DTC (Delhi Transport Corporation) is planning to run its buses (which are presently using CNG as fuel) on fuel obtained from wastes such as vegetable waste and sewage sludge. Delhi Jal board’s Kehopur plant has been selected as the pioneer site for setting up a biofuel plant.
“At several plants we have started biogas production, which will be used to run certain operations there. The production of biofuel will take place the first time. A feasibility study has been carried out for this pilot project. The Centre and the Swedish government will soon sign an agreement for cost sharing on an equal footing for the project estimated at Rs 25 crore,” said a Delhi Jal Board (DJB) official.
The project to be carried out with the help of Sweden will try to keep the costs effective and competitive with CNG. The sludge that remains after treating wastewater is a real mess to dispose off and using it as an effective fuel is a good option.
“Indian Renewable Energy Development Agency Limited will also be roped in for their expertise in the matter. The fuel produced will be cleaner than CNG and will also be cost effective. After DTC expressed interest, Keshopura was selected as the site for the project especially since there is a CNG station nearby,” said a senior DJB official. “Agreements are to be signed between the agencies involved. A detailed study is being carried out and pricing is also being worked out, keeping in mind CNG prices. If it’s not cheaper, it would make no sense producing the fuel on a large scale,” added the official.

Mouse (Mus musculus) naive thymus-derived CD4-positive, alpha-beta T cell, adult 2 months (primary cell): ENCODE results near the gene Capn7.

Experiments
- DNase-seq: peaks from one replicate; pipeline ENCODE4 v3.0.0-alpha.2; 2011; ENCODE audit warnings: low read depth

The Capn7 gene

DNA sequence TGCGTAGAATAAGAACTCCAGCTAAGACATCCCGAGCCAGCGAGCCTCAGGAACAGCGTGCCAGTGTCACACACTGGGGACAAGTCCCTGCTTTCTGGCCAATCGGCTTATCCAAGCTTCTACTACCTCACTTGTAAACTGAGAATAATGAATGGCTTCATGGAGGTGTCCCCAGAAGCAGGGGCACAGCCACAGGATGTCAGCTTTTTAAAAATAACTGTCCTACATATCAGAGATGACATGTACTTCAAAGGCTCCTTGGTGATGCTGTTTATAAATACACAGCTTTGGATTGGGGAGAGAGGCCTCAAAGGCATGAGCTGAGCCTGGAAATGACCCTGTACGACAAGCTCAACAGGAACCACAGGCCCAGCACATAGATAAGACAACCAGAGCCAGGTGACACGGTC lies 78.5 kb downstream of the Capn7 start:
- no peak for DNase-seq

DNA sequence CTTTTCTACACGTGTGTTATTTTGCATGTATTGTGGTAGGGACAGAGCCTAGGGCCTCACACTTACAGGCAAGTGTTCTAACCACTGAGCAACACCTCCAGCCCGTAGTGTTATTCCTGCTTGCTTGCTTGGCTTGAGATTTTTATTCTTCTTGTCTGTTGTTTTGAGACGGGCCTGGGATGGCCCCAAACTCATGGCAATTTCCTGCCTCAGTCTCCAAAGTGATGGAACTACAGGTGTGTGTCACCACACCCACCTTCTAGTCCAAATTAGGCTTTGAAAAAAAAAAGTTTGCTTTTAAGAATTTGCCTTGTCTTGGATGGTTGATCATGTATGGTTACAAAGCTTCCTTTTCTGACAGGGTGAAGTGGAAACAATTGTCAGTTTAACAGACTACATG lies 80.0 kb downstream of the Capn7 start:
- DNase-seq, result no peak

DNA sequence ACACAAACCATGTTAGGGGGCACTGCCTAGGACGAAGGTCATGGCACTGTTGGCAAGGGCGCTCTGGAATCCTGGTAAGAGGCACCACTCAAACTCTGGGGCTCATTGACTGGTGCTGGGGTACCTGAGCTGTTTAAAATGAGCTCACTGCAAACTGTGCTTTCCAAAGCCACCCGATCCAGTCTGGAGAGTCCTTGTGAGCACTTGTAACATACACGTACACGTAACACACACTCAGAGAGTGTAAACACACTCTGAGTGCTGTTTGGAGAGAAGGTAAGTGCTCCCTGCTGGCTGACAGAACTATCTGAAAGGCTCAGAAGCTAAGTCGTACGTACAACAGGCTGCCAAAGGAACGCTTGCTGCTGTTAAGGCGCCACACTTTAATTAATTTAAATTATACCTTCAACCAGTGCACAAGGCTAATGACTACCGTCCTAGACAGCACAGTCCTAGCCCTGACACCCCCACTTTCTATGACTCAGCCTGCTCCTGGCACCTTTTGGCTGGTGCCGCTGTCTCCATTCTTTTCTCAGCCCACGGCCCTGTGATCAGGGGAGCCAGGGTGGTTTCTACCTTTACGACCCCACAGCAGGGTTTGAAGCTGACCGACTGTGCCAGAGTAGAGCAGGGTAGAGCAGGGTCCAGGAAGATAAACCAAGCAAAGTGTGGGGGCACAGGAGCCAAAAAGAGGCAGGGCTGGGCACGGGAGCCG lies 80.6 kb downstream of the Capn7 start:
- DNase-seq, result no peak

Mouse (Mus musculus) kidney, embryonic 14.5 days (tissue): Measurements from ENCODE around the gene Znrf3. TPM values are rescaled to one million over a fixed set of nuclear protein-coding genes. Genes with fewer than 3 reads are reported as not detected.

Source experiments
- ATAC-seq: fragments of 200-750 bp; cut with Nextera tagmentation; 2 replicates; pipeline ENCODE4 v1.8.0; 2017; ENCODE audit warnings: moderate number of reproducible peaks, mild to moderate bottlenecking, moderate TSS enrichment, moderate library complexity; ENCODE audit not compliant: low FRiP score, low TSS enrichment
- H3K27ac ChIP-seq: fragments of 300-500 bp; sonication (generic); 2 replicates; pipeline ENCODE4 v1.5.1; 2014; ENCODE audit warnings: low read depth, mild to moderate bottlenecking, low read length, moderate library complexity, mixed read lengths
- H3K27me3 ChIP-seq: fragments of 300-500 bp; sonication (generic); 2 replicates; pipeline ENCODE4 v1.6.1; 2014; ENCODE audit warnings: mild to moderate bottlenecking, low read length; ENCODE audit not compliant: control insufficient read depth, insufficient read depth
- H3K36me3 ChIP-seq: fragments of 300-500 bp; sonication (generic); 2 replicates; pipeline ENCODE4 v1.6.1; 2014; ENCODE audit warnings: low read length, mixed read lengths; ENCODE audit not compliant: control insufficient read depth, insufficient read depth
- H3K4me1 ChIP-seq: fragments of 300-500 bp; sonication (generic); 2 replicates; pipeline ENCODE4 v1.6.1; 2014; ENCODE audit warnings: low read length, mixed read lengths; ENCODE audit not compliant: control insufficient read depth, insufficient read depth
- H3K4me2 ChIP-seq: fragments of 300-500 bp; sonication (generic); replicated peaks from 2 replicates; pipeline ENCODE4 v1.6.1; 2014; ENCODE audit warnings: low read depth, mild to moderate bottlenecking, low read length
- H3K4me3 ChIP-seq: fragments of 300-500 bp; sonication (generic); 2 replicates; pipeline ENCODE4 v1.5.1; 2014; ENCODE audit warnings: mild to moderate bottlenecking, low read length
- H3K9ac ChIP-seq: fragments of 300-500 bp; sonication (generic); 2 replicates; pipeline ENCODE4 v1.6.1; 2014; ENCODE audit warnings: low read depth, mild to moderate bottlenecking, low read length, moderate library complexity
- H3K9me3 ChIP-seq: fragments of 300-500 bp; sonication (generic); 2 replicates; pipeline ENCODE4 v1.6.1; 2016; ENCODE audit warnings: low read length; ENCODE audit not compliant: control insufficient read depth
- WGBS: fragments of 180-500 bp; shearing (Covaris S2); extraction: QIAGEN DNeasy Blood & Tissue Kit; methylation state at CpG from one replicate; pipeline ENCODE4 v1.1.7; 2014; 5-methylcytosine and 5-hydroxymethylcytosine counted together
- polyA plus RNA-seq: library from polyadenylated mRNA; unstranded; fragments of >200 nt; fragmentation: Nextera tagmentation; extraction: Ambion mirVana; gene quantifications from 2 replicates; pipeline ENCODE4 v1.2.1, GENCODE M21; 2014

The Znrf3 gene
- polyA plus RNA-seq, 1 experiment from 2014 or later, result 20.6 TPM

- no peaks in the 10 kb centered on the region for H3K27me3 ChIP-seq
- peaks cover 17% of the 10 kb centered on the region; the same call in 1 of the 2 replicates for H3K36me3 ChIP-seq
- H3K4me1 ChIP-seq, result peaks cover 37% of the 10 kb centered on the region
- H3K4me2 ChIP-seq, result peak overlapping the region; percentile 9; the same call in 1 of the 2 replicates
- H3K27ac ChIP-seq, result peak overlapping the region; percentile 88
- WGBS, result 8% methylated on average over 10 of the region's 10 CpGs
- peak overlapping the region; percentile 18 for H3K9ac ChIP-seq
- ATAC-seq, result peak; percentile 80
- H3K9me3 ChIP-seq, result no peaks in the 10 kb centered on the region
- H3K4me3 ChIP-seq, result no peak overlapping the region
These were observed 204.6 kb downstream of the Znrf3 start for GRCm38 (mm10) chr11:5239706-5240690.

DJB is already producing biogas at its Rithala and Okhla plants.Utilizing sludge and waste to make fuel is a better option than utilising crops to make fuel. For a country like India which cannot at present afford the diversion of food crops into fuel making, utilising such wastes is a positive step. With the rise in commercial prices of gasoline and the pollution hazard associated with it, in any case a shift is required from the conventional sources of energy. DTC buses are already using CNG which is less polluting and commercially more cost effective. Making use of biofuel would be like killing two birds with one stone, it would provide fuel and simultaneously take care of the sludge disposal problem.